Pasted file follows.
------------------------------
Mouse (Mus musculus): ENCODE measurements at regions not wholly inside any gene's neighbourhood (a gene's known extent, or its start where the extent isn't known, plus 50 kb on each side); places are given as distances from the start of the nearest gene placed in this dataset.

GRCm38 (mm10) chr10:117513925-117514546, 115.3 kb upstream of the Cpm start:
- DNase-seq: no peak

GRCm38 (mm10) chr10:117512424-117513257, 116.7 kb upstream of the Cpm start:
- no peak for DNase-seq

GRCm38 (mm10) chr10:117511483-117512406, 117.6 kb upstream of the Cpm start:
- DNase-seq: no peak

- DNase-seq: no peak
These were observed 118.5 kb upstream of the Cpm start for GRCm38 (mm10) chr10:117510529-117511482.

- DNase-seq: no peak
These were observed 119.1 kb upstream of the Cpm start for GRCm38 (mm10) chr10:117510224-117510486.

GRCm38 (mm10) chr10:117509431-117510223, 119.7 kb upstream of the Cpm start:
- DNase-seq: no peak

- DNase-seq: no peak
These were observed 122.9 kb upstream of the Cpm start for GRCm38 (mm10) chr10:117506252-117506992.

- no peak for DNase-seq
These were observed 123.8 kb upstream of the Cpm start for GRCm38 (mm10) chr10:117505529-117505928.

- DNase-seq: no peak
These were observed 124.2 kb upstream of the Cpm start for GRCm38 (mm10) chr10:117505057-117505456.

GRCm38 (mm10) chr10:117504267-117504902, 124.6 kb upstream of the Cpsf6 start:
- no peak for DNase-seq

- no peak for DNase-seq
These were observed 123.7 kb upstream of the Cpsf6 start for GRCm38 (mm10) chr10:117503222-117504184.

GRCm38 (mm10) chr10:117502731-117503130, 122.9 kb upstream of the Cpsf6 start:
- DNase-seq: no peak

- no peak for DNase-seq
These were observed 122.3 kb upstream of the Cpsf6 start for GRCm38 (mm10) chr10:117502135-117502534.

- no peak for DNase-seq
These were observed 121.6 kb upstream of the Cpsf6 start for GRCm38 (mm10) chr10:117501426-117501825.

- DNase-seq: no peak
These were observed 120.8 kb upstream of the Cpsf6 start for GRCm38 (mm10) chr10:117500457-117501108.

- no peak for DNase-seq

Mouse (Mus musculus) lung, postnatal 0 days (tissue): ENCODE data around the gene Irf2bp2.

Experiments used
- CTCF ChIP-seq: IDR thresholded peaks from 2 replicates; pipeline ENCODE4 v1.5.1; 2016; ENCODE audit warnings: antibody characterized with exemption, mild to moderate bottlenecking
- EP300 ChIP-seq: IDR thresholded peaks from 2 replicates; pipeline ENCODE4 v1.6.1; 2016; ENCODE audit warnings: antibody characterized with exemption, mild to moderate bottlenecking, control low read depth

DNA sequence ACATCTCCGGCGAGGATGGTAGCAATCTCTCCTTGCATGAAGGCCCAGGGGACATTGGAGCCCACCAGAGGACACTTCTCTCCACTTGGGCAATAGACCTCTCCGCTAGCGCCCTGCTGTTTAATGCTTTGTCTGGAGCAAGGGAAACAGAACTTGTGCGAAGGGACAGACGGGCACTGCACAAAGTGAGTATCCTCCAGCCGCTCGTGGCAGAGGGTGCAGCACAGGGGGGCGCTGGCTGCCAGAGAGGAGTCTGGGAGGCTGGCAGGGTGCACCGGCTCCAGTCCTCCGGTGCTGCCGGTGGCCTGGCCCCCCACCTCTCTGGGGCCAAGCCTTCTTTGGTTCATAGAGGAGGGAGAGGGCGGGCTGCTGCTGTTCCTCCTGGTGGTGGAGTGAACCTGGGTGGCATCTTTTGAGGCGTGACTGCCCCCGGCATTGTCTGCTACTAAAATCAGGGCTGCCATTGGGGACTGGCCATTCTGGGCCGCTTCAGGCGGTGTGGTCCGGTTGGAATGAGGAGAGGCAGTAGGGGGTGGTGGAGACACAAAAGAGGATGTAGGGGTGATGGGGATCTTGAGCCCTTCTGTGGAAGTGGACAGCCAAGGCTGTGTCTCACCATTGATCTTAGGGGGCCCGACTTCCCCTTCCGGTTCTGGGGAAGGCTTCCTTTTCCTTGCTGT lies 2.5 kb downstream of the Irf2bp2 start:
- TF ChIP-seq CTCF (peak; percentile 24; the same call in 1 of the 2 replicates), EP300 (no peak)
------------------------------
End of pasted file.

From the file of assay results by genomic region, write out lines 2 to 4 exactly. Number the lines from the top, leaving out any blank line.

GRCm38 (mm10) chr10:117513925-117514546, 115.3 kb upstream of the Cpm start:
- DNase-seq: no peak

GRCm38 (mm10) chr10:117512424-117513257, 116.7 kb upstream of the Cpm start: